It may be September, but we’ll still have plenty of heat and humidity to face before the seasons change. That sort of forecast isn’t great news for people with chronic obstructive pulmonary disease (COPD). Heat and humidity lead them to experience an increase in symptoms during the humid times of the year. With hot, moist weather, your body has to work harder to try to maintain a body temperature of 98.6 degrees. The harder your body works, the more oxygen it needs. As a result, you may feel short of breath, tired and unable to enjoy the summer weather.
Here are five of the most important things you can do, according to Ashley Holman, RN, BSN, Clinical Resources Manager with Avera Health Plans:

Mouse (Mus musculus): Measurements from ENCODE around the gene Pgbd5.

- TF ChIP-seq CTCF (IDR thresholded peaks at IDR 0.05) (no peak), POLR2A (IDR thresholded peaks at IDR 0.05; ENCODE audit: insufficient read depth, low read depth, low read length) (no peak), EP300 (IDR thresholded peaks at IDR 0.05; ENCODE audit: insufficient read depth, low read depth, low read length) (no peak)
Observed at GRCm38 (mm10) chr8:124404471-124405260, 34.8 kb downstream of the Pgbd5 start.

- Stay indoors when it’s hot and humid out and keep your air conditioner running. Not only does your air conditioner keep your house cool, it also takes some of the humidity out of the air.
- Drink plenty of water. This will help cool down your body temperature as well as thin out mucous.
- Avoid extra physical activity. Plan activities for the morning or evening hours when the sun is not at its peak.
- Take your medications as directed by your provider. Do not miss a day even if you are feeling fine. Have rescue inhalers readily available for use if needed.
- In most cases, shortness of breath is not normal. Know when to see your doctor and seek medical attention when needed.
The most important thing to remember is to be proactive. Monitoring the progression of COPD by having regular checkups with your doctor is the key to getting the best treatment. Information in this post came from the National Emphysema Foundation.